The Formula For Equity In A Combined Margin Account Is Discounted Cash Flow – How Much is a Stock Really Worth?

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Discounted Cash Flow – How Much is a Stock Really Worth?

The basic idea of ​​the discounted cash flow model is relatively simple – the value of a stock equals the present value of all its estimated future cash flows. This estimate is also called the company’s “intrinsic value” – its true intrinsic value.

If a stock is trading below its value, you’re in for a bargain!

A discounted cash flow model can become quite complex when you introduce several additional variables to predict future cash flows. We use a simpler version of this model to calculate intrinsic values ​​and make stock purchase decisions.

If that sounds like a mouthful of financial talk, don’t sweat it. Let’s break it down into elements….

  • Estimation of future free cash flows
    Free cash flow is the money a company has left over after it has spent the money it needs to grow at its current rate. In other words, Free Cash Flow = Operating Cash Flow – Capital Expenditures To forecast free cash flow, we need to have an idea of ​​how the company is going to grow – in terms of sales, revenue and expenses. Examining the company’s financial statements over the last few years and our own understanding of how the company is doing should give us an idea of ​​these numbers – our best guess.
  • Discounting future free cash flows

    What are those future cash flows today? A dollar today is worth more than a dollar ten years from now. So we need to “discount” these future cash flows to their present value (PV). The formula for calculating this is: CF PV in year N = CF in year N / (1+R)N where CF = cash flow R = discount rate N = number of years in the future discount also called cost of capital. This is really the interest rate that the company would have to pay if it had to raise capital from investors. Rate is dictated by risk – a stable, predictable business has a low cost of capital, while a risky business with unpredictable cash flows has a higher cost of capital.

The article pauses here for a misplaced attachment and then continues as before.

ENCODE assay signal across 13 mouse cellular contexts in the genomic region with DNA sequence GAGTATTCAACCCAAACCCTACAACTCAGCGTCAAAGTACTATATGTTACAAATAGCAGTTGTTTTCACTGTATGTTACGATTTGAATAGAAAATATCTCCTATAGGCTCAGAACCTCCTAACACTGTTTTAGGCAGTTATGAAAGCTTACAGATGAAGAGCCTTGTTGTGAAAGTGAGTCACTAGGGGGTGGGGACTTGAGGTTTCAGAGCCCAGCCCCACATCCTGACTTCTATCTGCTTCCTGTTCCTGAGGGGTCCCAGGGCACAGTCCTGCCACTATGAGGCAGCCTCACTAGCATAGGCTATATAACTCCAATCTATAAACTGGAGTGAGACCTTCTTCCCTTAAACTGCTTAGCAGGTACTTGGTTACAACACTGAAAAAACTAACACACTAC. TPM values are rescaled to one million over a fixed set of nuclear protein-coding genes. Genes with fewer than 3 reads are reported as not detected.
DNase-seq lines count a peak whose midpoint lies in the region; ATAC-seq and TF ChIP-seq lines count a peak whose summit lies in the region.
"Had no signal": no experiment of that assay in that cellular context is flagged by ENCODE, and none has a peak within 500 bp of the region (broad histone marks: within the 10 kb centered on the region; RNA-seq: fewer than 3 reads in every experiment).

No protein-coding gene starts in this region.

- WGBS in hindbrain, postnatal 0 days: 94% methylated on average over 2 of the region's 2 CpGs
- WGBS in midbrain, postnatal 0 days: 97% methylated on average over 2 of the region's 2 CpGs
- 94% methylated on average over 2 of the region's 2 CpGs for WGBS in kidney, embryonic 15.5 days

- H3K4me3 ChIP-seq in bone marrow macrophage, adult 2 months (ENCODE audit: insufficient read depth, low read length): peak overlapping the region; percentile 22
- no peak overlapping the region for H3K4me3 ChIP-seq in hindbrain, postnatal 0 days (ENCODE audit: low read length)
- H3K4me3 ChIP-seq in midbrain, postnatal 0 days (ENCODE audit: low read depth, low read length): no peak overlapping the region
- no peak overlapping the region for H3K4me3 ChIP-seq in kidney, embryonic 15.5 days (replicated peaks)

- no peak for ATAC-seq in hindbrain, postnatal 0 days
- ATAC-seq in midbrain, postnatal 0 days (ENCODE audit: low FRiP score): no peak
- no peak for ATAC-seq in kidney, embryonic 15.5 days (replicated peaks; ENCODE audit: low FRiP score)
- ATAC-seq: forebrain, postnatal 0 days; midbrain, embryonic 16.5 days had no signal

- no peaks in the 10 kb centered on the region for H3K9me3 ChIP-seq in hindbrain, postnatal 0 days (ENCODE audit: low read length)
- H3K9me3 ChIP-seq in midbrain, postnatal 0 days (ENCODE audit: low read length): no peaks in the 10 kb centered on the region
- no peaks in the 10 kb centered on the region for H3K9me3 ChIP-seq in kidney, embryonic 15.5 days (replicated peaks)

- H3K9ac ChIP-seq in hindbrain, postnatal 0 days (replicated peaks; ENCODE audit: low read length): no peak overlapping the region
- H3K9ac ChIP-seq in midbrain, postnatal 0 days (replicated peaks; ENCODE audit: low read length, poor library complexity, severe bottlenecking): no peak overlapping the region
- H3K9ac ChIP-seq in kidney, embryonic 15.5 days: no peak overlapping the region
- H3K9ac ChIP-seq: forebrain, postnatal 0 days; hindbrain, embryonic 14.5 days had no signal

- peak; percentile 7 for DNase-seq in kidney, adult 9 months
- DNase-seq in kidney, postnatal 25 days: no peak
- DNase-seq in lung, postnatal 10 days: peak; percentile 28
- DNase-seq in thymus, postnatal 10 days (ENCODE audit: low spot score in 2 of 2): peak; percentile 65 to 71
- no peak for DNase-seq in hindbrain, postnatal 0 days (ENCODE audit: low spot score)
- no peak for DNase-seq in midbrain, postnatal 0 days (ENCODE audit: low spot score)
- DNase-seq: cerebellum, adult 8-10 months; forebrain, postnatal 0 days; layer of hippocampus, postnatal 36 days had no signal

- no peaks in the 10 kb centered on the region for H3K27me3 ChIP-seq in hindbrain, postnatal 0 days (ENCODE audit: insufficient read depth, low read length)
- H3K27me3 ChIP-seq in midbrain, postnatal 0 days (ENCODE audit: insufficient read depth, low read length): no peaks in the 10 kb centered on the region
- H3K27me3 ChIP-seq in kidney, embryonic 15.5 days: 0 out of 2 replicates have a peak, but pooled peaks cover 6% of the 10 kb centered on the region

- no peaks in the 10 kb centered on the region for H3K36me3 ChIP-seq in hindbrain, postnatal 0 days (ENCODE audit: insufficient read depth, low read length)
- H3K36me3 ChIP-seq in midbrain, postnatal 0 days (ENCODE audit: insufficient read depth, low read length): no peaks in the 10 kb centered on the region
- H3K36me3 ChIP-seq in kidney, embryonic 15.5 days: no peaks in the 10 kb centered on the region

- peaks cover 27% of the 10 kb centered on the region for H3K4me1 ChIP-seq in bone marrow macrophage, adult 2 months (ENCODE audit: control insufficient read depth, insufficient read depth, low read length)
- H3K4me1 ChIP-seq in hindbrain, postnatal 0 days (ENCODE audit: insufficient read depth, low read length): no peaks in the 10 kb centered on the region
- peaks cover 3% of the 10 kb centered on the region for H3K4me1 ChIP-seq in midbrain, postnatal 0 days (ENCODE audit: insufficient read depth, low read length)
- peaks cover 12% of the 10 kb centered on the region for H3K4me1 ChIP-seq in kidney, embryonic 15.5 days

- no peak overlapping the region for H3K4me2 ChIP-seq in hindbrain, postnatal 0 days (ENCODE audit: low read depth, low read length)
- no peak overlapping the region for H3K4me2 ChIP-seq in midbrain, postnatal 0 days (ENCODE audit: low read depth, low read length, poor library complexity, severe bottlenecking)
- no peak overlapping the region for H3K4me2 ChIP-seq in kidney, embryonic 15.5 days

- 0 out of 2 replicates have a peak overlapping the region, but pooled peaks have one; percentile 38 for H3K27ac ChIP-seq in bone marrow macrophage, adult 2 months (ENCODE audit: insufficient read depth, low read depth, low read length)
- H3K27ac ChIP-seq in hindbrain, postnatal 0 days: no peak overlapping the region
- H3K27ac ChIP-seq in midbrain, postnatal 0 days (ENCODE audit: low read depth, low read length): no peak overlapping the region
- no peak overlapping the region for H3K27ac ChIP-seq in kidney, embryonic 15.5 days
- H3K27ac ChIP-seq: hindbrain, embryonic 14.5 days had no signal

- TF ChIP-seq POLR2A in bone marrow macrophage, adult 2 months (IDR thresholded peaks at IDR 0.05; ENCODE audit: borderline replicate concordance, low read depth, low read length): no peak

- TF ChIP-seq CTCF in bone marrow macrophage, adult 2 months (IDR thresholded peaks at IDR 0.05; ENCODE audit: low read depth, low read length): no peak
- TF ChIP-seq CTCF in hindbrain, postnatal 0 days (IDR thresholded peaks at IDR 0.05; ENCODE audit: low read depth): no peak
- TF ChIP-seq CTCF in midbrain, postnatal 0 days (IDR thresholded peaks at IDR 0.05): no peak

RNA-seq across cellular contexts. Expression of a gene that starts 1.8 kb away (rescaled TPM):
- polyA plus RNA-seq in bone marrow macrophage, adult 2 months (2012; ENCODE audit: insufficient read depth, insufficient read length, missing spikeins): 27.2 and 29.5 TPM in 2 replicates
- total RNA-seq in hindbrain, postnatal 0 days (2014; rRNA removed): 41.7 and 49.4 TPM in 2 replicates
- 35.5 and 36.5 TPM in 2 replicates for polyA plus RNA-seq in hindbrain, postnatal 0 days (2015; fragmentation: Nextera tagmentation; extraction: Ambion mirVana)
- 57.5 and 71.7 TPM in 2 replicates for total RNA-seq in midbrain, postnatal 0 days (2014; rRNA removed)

• Permanent value
    How many years into the future are we calculating free cash flow? We usually stop after a certain number of years – usually 10. Beyond that, we aggregate all future cash flows into a number called “life value”. The formula is: Constant value = [CFn x (1+ g) ] / (R – g) where CFn = cash flow in the last single estimated year (usually 10 years) g = long-term growth rate – usually estimated at 3% R = discount rate This persistence value must be discounted to this value. Perpetual Value PV PV = (perpetual value)/(1+R)Nwhere R = discount rate N = number of years in the future
  • Putting it all together
    By adding the discounted free cash flow projections for our chosen period (10 years) and the discounted fixed value, we get the “intrinsic value” of the company. Divide this by the number of shares outstanding and … voila … we have a stock price estimate!

How good is this stock price forecast?

How accurate is this number? It’s really a valuation based on our prediction that the company will grow and how future values ​​are discounted to today’s value. Therefore, we use this number only as a ballpark. We must always build in a safety margin to protect us from assumptions that may turn out to be wrong.

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